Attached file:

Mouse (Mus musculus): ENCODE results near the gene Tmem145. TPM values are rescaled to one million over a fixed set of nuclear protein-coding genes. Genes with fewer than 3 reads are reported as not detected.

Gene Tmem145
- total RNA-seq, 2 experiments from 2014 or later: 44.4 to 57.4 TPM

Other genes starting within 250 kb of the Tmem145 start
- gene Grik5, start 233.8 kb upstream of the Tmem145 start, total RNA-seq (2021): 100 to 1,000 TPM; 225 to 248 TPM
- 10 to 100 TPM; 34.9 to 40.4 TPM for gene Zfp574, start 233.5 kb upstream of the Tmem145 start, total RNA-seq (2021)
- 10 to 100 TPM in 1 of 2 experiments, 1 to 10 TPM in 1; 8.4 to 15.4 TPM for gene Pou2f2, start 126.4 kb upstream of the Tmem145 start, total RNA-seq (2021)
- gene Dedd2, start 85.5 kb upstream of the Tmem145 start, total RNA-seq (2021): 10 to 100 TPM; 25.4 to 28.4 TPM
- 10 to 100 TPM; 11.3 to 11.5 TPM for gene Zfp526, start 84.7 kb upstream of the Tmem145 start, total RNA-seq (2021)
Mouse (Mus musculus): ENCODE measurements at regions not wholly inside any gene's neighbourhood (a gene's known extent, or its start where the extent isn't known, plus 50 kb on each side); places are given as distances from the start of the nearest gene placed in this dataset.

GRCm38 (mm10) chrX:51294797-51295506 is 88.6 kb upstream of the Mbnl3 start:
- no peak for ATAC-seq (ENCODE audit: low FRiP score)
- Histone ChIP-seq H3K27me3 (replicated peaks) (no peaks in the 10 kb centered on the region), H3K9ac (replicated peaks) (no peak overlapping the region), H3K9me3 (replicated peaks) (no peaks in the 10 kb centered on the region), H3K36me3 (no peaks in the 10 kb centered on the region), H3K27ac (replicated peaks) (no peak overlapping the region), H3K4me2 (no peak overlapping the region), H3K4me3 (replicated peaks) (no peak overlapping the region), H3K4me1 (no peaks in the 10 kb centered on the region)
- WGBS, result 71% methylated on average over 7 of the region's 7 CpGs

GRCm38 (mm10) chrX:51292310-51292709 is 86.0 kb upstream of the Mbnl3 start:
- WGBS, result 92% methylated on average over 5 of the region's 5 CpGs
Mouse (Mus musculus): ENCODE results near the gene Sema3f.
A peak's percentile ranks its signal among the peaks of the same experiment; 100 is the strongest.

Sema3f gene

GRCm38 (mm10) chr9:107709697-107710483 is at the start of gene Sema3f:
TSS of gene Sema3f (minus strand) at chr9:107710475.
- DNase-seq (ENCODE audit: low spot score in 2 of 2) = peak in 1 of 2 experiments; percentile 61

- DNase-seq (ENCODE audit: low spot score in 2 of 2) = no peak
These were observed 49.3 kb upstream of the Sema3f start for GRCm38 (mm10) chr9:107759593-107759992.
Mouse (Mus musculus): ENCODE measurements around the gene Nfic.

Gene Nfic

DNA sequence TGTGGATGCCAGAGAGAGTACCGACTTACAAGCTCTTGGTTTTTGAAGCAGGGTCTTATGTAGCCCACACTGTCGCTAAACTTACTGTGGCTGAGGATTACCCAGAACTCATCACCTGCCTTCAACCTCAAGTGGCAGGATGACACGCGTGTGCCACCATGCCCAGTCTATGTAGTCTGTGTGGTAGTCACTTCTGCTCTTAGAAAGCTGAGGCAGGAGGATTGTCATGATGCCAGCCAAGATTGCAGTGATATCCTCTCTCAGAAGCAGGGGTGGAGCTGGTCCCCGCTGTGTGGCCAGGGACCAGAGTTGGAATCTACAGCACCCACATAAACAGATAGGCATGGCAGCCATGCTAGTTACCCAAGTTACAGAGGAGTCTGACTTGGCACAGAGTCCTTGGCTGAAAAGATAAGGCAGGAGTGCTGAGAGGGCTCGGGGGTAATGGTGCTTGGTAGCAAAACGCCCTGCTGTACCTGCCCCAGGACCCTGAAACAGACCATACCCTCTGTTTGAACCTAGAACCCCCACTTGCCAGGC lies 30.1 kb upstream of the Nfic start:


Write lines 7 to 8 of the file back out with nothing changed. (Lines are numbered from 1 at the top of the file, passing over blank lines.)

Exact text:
- 10 to 100 TPM in 1 of 2 experiments, 1 to 10 TPM in 1; 8.4 to 15.4 TPM for gene Pou2f2, start 126.4 kb upstream of the Tmem145 start, total RNA-seq (2021)
- gene Dedd2, start 85.5 kb upstream of the Tmem145 start, total RNA-seq (2021): 10 to 100 TPM; 25.4 to 28.4 TPM